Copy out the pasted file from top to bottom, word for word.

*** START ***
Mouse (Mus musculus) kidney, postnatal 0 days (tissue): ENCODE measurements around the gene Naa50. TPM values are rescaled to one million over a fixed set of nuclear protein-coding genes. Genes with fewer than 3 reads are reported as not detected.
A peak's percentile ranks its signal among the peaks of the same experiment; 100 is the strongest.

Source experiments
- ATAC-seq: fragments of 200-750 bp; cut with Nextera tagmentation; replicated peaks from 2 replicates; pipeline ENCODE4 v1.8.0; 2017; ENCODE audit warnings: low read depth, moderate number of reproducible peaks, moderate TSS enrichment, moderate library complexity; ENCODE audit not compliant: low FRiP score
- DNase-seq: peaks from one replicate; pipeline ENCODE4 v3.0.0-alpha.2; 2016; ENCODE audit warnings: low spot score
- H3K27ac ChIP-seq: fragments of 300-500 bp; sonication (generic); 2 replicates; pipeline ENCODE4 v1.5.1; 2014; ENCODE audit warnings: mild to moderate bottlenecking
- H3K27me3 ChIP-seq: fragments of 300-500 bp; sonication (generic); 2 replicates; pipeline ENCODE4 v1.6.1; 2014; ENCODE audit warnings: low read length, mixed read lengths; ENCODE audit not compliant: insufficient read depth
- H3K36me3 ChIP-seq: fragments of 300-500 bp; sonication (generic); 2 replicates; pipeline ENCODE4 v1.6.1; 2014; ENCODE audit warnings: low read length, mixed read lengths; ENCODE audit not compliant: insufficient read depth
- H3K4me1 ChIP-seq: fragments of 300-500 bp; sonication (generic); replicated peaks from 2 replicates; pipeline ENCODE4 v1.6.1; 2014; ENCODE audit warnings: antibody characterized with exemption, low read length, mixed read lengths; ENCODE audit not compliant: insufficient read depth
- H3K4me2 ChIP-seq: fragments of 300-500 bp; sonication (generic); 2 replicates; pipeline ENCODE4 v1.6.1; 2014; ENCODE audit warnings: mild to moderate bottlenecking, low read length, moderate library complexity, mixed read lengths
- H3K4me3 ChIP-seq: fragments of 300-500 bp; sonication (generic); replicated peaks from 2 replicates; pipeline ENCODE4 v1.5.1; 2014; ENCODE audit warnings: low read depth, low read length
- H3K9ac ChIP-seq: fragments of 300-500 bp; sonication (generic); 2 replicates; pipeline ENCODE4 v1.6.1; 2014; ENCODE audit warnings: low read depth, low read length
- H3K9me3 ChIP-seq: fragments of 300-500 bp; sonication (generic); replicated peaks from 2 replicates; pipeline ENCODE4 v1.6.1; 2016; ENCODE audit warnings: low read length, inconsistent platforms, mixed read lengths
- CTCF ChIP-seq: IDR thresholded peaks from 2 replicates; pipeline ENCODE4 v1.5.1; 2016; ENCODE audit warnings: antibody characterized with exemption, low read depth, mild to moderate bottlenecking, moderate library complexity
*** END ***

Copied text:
Mouse (Mus musculus) kidney, postnatal 0 days (tissue): ENCODE measurements around the gene Naa50. TPM values are rescaled to one million over a fixed set of nuclear protein-coding genes. Genes with fewer than 3 reads are reported as not detected.
A peak's percentile ranks its signal among the peaks of the same experiment; 100 is the strongest.

Source experiments
- ATAC-seq: fragments of 200-750 bp; cut with Nextera tagmentation; replicated peaks from 2 replicates; pipeline ENCODE4 v1.8.0; 2017; ENCODE audit warnings: low read depth, moderate number of reproducible peaks, moderate TSS enrichment, moderate library complexity; ENCODE audit not compliant: low FRiP score
- DNase-seq: peaks from one replicate; pipeline ENCODE4 v3.0.0-alpha.2; 2016; ENCODE audit warnings: low spot score
- H3K27ac ChIP-seq: fragments of 300-500 bp; sonication (generic); 2 replicates; pipeline ENCODE4 v1.5.1; 2014; ENCODE audit warnings: mild to moderate bottlenecking
- H3K27me3 ChIP-seq: fragments of 300-500 bp; sonication (generic); 2 replicates; pipeline ENCODE4 v1.6.1; 2014; ENCODE audit warnings: low read length, mixed read lengths; ENCODE audit not compliant: insufficient read depth
- H3K36me3 ChIP-seq: fragments of 300-500 bp; sonication (generic); 2 replicates; pipeline ENCODE4 v1.6.1; 2014; ENCODE audit warnings: low read length, mixed read lengths; ENCODE audit not compliant: insufficient read depth
- H3K4me1 ChIP-seq: fragments of 300-500 bp; sonication (generic); replicated peaks from 2 replicates; pipeline ENCODE4 v1.6.1; 2014; ENCODE audit warnings: antibody characterized with exemption, low read length, mixed read lengths; ENCODE audit not compliant: insufficient read depth
- H3K4me2 ChIP-seq: fragments of 300-500 bp; sonication (generic); 2 replicates; pipeline ENCODE4 v1.6.1; 2014; ENCODE audit warnings: mild to moderate bottlenecking, low read length, moderate library complexity, mixed read lengths
- H3K4me3 ChIP-seq: fragments of 300-500 bp; sonication (generic); replicated peaks from 2 replicates; pipeline ENCODE4 v1.5.1; 2014; ENCODE audit warnings: low read depth, low read length
- H3K9ac ChIP-seq: fragments of 300-500 bp; sonication (generic); 2 replicates; pipeline ENCODE4 v1.6.1; 2014; ENCODE audit warnings: low read depth, low read length
- H3K9me3 ChIP-seq: fragments of 300-500 bp; sonication (generic); replicated peaks from 2 replicates; pipeline ENCODE4 v1.6.1; 2016; ENCODE audit warnings: low read length, inconsistent platforms, mixed read lengths
- CTCF ChIP-seq: IDR thresholded peaks from 2 replicates; pipeline ENCODE4 v1.5.1; 2016; ENCODE audit warnings: antibody characterized with exemption, low read depth, mild to moderate bottlenecking, moderate library complexity